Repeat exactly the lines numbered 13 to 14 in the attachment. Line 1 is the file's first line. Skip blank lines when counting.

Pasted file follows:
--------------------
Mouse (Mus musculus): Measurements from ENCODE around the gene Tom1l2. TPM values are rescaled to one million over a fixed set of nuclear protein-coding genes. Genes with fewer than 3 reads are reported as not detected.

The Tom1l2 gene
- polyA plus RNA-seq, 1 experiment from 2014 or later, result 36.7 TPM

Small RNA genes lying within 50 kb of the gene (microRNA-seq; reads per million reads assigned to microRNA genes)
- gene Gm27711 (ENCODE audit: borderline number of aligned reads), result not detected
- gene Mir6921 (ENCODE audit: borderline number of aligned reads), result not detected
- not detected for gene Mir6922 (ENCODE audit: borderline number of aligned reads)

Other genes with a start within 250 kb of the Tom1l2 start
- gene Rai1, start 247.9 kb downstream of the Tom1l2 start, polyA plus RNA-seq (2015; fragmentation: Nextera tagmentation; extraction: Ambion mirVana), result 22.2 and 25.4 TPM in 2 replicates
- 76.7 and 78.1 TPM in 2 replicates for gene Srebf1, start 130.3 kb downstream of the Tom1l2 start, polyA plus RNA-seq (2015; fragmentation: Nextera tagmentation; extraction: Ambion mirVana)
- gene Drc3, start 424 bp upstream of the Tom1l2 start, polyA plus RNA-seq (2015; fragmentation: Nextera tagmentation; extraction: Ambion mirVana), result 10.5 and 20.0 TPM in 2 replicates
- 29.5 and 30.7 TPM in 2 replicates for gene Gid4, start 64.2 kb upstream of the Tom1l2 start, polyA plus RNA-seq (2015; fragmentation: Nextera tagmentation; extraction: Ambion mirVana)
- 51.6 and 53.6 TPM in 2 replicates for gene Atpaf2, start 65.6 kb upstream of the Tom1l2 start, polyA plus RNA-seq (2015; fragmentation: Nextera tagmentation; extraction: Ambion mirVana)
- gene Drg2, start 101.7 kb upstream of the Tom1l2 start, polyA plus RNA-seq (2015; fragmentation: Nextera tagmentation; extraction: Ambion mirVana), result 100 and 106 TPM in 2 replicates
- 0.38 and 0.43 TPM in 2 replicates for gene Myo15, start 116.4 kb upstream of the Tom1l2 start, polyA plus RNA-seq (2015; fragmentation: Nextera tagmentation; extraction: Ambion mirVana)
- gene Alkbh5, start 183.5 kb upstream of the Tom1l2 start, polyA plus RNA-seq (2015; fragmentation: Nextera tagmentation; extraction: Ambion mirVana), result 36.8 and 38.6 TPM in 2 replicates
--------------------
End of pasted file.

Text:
- 51.6 and 53.6 TPM in 2 replicates for gene Atpaf2, start 65.6 kb upstream of the Tom1l2 start, polyA plus RNA-seq (2015; fragmentation: Nextera tagmentation; extraction: Ambion mirVana)
- gene Drg2, start 101.7 kb upstream of the Tom1l2 start, polyA plus RNA-seq (2015; fragmentation: Nextera tagmentation; extraction: Ambion mirVana), result 100 and 106 TPM in 2 replicates